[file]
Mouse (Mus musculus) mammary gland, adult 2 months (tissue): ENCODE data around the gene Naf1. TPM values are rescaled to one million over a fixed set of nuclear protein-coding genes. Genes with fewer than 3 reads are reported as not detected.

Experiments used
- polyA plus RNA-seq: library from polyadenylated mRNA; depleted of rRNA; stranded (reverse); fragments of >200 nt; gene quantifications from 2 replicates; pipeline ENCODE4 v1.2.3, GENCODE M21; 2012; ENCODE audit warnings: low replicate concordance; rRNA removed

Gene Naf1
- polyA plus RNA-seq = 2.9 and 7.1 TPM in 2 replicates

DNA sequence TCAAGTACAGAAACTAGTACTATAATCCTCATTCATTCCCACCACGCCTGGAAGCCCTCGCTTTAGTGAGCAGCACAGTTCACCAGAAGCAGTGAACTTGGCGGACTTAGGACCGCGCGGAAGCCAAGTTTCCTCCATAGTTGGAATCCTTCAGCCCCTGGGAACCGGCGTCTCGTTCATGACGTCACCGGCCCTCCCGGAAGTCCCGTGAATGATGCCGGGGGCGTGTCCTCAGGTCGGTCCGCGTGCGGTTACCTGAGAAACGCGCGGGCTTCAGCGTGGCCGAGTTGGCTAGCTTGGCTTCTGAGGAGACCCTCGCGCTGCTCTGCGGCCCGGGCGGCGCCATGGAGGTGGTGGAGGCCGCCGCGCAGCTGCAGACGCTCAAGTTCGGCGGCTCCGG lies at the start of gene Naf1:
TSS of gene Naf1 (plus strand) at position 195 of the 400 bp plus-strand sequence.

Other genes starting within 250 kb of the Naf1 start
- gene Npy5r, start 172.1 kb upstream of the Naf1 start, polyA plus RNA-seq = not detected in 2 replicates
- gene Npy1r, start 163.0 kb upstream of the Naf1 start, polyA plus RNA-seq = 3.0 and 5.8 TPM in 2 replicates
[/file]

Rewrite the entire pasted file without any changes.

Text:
Mouse (Mus musculus) mammary gland, adult 2 months (tissue): ENCODE data around the gene Naf1. TPM values are rescaled to one million over a fixed set of nuclear protein-coding genes. Genes with fewer than 3 reads are reported as not detected.

Experiments used
- polyA plus RNA-seq: library from polyadenylated mRNA; depleted of rRNA; stranded (reverse); fragments of >200 nt; gene quantifications from 2 replicates; pipeline ENCODE4 v1.2.3, GENCODE M21; 2012; ENCODE audit warnings: low replicate concordance; rRNA removed

Gene Naf1
- polyA plus RNA-seq = 2.9 and 7.1 TPM in 2 replicates

DNA sequence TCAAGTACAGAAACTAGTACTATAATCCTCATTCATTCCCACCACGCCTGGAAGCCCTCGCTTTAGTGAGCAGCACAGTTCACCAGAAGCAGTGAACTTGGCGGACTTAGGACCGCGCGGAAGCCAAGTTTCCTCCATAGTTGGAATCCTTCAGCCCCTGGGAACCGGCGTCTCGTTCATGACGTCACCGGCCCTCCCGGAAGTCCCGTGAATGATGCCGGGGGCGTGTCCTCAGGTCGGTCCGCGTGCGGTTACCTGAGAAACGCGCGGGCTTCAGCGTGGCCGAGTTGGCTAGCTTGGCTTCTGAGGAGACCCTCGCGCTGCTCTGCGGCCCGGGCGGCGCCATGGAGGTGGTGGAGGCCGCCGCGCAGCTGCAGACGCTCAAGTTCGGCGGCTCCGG lies at the start of gene Naf1:
TSS of gene Naf1 (plus strand) at position 195 of the 400 bp plus-strand sequence.

Other genes starting within 250 kb of the Naf1 start
- gene Npy5r, start 172.1 kb upstream of the Naf1 start, polyA plus RNA-seq = not detected in 2 replicates
- gene Npy1r, start 163.0 kb upstream of the Naf1 start, polyA plus RNA-seq = 3.0 and 5.8 TPM in 2 replicates